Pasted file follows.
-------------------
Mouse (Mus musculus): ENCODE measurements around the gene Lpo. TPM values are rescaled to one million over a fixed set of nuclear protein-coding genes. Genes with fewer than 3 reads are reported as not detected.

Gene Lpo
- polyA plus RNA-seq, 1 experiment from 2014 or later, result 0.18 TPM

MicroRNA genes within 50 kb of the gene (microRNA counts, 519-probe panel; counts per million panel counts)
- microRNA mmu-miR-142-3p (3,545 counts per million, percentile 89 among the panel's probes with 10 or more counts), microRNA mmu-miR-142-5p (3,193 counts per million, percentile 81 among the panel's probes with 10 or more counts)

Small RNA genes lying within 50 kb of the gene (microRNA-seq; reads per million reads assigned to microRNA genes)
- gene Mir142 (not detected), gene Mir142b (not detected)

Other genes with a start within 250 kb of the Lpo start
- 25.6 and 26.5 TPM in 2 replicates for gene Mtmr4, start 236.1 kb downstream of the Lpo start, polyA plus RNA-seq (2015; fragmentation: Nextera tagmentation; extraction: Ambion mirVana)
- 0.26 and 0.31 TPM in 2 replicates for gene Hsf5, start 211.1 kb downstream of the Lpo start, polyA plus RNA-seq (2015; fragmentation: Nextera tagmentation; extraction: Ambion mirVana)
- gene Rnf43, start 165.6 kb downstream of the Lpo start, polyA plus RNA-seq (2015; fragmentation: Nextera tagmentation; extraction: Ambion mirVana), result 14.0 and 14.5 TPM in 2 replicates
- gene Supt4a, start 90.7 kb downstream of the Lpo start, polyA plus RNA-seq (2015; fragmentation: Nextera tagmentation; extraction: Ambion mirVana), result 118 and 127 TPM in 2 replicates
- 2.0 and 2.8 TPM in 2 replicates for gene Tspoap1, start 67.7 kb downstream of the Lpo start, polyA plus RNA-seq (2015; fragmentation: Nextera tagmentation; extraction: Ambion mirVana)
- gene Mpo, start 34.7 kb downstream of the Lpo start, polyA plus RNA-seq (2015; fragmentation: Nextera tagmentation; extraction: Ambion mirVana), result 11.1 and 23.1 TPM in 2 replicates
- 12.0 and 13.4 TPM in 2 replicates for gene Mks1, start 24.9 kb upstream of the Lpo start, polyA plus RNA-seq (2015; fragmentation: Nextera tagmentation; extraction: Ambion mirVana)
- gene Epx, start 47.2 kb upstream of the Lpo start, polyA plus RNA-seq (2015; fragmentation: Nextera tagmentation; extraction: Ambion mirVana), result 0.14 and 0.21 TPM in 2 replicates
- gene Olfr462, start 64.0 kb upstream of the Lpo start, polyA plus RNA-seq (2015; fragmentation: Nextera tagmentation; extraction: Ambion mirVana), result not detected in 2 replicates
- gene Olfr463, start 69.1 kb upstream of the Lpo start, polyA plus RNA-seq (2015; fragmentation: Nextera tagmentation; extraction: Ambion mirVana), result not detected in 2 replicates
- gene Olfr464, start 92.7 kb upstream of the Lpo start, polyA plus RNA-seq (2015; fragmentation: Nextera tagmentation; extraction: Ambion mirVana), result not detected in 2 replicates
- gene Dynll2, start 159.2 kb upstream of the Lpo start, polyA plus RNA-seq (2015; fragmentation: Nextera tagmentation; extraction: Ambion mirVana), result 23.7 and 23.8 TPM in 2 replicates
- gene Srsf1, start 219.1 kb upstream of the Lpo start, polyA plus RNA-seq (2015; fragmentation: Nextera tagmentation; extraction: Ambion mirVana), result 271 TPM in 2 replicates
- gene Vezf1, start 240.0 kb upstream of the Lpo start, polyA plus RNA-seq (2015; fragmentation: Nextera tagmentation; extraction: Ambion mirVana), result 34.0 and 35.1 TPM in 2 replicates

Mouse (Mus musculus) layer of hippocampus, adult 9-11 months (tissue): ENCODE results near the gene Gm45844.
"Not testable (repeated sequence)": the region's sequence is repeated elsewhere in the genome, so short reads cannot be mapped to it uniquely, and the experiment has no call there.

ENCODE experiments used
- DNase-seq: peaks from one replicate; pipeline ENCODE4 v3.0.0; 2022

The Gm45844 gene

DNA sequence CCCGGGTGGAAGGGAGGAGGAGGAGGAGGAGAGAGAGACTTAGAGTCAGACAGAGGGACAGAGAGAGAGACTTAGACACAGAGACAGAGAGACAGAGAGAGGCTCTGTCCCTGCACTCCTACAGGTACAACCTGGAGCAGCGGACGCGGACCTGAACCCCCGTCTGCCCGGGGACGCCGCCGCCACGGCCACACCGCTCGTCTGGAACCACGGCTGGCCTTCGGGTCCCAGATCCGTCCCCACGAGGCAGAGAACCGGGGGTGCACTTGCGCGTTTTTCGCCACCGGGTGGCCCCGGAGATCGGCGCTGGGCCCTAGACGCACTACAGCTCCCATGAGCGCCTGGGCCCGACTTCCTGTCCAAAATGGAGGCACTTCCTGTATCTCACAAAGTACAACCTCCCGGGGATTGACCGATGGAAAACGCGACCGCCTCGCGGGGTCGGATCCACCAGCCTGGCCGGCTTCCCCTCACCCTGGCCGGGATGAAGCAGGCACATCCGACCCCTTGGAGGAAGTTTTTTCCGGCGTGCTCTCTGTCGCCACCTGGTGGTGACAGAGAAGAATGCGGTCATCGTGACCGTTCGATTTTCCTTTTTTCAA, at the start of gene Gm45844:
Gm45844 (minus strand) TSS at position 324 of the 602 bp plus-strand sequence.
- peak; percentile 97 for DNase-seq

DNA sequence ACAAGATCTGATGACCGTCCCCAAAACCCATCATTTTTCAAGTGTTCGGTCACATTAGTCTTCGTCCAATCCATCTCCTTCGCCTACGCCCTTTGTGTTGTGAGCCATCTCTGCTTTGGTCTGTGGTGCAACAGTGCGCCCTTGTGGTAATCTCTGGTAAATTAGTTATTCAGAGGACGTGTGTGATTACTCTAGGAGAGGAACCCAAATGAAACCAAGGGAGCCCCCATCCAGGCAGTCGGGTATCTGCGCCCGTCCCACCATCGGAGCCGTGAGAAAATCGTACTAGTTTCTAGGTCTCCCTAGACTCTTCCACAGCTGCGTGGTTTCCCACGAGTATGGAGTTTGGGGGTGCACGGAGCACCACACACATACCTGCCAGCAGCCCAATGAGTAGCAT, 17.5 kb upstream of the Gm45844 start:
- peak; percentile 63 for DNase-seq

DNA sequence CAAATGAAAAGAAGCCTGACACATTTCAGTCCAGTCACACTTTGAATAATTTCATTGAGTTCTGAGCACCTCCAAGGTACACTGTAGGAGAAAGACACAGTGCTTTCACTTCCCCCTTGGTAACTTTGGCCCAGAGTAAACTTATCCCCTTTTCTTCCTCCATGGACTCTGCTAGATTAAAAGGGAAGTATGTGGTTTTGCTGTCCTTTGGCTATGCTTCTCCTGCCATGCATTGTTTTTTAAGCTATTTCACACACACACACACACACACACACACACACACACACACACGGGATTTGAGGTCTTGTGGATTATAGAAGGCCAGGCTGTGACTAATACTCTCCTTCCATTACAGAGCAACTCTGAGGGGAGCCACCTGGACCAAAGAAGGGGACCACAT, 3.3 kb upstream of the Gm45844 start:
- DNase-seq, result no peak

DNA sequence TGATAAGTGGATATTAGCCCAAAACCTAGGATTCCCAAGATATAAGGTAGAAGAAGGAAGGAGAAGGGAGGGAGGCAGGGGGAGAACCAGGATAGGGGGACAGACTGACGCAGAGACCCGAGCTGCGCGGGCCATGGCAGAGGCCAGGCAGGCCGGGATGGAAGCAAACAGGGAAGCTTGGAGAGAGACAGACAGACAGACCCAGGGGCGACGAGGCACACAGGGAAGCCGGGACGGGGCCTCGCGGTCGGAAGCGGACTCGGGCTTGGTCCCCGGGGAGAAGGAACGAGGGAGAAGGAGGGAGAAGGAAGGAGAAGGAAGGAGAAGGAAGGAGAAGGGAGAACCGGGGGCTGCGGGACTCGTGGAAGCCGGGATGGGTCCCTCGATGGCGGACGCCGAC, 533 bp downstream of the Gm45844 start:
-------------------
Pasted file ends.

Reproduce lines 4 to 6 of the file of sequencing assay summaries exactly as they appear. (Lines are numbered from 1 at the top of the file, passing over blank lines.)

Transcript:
MicroRNA genes within 50 kb of the gene (microRNA counts, 519-probe panel; counts per million panel counts)
- microRNA mmu-miR-142-3p (3,545 counts per million, percentile 89 among the panel's probes with 10 or more counts), microRNA mmu-miR-142-5p (3,193 counts per million, percentile 81 among the panel's probes with 10 or more counts)

Small RNA genes lying within 50 kb of the gene (microRNA-seq; reads per million reads assigned to microRNA genes)